Click here to read the story in its entirety on The New Yorker webpage. Thomas Pierce’s “Shirley Temple Three” was originally published in the December 24 & 31, 2012 issue of The New Yorker.
Before reading “Shirley Temple Three” I had never heard of Thomas Pierce, and I wondered if this story about a dwarf mammoth in the 21st century would be a worthy end of 2012’s year in New Yorker fiction. It is an exceptional story, and I recommend you take advantage of being able to read it for free via the link above.
Yes, a dwarf mammoth in the 21st century. Who would have thought such a concept could engender such a touching, yet lonely, story? When the story begins, we meet our central character, Mawmaw, an elderly, kindly, religious woman, as she attends the wedding of a niece or nephew (we don’t know which). She’s frustrated at her son, Tommy, who is supposed to be there and who will now obviously miss the whole thing. When he calls, she doesn’t answer the phone: “What’s crystal clear is that he doesn’t give two hoots about anyone but himself.”
But soon she’s back in her empty house, her anger at Tommy simmering as she gets ready for the night. Then, just about asleep, she hears him arrive:
The porch lights hum with a new electricity. If the moon could radiate more light, it would. Tommy is home. She wants to sing. She wishes the party weren’t over so everyone could see her son.
Tommy has returned and suddenly all is well. This is such a strange, and yet completely familiar, reaction. The presence, the connection: that makes up for a lot, even if it shouldn’t.
The reason Tommy is late — though we have no reason to think he would have been on time otherwise — is because he was helping someone, maybe a girlfriend, out of a problem. Tommy is the host of a popular television show, Back from Extinction. On each episode, through cloning, the show brings back some long-lost animal. Tommy goes around, learning about the animal, watching it interact with the world, and finally the animal is put in the show’s zoo. Every once in a while, the science produces twins. This is a legal nightmare, and the way around it is to kill one of the siblings. The girl Tommy may or may not be dating (he isn’t sure himself) is the one in charge of performing the procedure, and she just couldn’t do it with this dwarf mammoth. Tommy offered to take it to his mother’s house, for a while, until they figured out what to do.
Mawmay’s response: “What’s a goshdern Bread Island Dwarf Whatever doing in my yard?” But she takes it on.
There are many layers to this story. For one, they name the mammoth Shirley Temple, but Mawmaw has a bit of a problem with this since there has already been a Shirley Temple: their dog, who died alone under the porch. They opt for Shirley Temple Two before realizing, hey, this is actually Shirley Temple Three given the original Shirley Temple. This is just a replica of names and not of bodies, but as we watch Mawmaw’s relationship with the mammoth develop, we know that some of the feelings she has for it go back to the days when Shirley Temple was her dog, not her mammoth.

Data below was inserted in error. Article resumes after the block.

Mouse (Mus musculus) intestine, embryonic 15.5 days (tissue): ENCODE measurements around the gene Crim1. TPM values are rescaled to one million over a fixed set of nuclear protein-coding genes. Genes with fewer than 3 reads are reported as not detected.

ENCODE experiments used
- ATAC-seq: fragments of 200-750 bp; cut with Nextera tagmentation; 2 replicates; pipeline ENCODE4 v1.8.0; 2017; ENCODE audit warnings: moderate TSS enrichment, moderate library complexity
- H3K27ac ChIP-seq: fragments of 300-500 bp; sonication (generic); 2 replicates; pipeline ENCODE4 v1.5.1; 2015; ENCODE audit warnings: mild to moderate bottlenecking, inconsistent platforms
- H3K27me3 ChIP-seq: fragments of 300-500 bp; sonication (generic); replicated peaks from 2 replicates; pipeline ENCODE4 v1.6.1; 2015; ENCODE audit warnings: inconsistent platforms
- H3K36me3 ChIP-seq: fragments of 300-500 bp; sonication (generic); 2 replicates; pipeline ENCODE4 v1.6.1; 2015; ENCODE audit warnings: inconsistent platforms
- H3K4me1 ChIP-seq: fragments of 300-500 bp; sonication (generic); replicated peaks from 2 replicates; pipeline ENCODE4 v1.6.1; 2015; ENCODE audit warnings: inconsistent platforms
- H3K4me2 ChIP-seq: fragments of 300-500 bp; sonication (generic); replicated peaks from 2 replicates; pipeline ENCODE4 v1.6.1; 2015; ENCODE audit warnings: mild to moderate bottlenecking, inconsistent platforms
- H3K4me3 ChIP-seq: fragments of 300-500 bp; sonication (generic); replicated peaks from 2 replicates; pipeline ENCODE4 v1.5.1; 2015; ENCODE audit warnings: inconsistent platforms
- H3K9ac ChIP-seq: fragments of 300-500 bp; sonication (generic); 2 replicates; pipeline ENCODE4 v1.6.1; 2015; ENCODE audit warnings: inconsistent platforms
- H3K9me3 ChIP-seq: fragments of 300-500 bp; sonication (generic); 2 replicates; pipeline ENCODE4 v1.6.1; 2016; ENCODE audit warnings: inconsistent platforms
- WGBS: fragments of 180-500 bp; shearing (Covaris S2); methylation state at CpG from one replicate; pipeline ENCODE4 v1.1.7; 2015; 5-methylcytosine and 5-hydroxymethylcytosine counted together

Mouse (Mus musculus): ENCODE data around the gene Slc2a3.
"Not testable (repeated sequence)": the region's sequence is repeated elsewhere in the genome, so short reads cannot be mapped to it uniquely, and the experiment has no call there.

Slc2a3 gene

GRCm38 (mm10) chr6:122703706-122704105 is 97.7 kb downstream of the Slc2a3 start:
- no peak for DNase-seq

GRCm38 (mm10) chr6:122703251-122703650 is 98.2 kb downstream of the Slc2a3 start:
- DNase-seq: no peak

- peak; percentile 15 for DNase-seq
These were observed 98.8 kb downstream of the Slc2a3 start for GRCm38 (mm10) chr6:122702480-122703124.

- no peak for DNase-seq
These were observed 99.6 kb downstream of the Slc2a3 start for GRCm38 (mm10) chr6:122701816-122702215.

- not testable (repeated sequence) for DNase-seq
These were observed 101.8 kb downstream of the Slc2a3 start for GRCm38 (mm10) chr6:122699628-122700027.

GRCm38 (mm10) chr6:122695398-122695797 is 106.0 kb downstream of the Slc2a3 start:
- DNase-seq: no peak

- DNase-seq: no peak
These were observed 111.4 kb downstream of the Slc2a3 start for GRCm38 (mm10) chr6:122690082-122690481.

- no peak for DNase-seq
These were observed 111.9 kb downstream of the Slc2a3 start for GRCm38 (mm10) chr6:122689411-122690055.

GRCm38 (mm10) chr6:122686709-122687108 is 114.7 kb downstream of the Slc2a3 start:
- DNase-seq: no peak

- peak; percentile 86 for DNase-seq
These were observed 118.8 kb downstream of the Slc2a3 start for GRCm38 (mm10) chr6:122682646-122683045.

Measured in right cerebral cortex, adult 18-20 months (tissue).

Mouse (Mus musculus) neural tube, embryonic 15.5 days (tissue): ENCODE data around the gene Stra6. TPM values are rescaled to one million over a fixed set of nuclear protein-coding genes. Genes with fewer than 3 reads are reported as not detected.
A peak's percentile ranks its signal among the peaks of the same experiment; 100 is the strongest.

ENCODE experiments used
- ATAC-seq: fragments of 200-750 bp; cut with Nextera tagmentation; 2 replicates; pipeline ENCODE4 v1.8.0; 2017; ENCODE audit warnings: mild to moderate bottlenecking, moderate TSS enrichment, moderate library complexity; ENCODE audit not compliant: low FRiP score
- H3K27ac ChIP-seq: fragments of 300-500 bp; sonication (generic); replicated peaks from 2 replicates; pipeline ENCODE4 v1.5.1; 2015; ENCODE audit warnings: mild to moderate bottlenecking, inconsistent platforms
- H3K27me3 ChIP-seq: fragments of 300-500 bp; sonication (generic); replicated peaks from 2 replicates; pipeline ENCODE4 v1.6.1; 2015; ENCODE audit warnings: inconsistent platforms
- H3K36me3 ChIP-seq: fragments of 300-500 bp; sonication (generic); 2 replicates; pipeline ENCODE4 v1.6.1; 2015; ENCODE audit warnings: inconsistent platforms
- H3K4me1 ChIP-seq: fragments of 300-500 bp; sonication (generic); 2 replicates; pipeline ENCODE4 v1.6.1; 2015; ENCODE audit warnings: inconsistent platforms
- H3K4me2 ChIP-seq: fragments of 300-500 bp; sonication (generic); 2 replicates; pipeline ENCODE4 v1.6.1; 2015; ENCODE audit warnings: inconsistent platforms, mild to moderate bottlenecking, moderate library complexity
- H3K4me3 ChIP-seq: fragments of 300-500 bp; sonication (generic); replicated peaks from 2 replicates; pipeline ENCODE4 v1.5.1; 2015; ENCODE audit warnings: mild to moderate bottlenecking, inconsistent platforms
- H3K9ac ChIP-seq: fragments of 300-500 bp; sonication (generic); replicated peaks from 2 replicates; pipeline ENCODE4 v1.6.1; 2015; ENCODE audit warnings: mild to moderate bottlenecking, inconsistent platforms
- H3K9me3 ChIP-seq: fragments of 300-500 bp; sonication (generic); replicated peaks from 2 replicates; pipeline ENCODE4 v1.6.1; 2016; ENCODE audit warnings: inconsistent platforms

Furthermore, without ever making it an issue of the story, we know that some of Mawmaw’s friends, especially those at God’s Sacred Light, don’t like what Tommy does. Is the cloning ethical? As I said, it’s an issue for those people, but not one for this story. Shirley Temple Three is actually a story about relationships, loneliness, and emptiness.
As the months go by, Mawmaw rarely hears from Tommy. He doesn’t even return her calls when she is worried about Shirley Temple Three’s despondency. It’s obvious that he, and probably his girlfriend, couldn’t bear to hurt the animal, but they don’t actually want the burden of the animal. And Tommy doesn’t want the burden of Mawmaw. Mawmaw and Shirley Temple Three are both virtually alone in this world. Shirley Temple Three had an exact replica some 10,000 years ago, and that replica may have had a mate and children, but this mammoth is alone and spiritually dying. Mawmaw herself has no mate. Tommy’s father was an accountant from another town who came to speak at Mawmaw’s night class. He was already married: “Kyle couldn’t leave his wife, but he was a real gentleman about all of it and mailed regular checks until the day he died of a heart attack.” It’s sad to see what she tells herself to get along in this lonely life where no one loves her.
Now there’s really only Tommy, whom she lives for, but he certainly doesn’t live for her. Love here are not about the flesh and blood but about the burdens. The only real relationship we see is the one between Mawmaw and Shirley Temple Three because it is Mawmaw who goes through the long hours watching Shirley Temple Three’s decline.
Some have compared this piece to George Saunders, and I can see that to a point, especially since this story also relies on a far-fetched concept. However, and thankfully from my perspective, Pierce doesn’t bring attention to the strange concept and doesn’t employ other devices, like word gimmicks and the like, to underly how absurd it all is. It’s presented naturally — a bit comically, sure — but the absurdity is not the main point; it’s not even a point. This is no piece of social criticism (and I’ve thought Saunders’ pieces have been mostly shallow social criticism lately). Rather, this is a moving story about a woman who is approaching death alone, and though she thinks she feels God in the wind at night, she also worries that maybe it’s still the seventh day and God is still sleeping.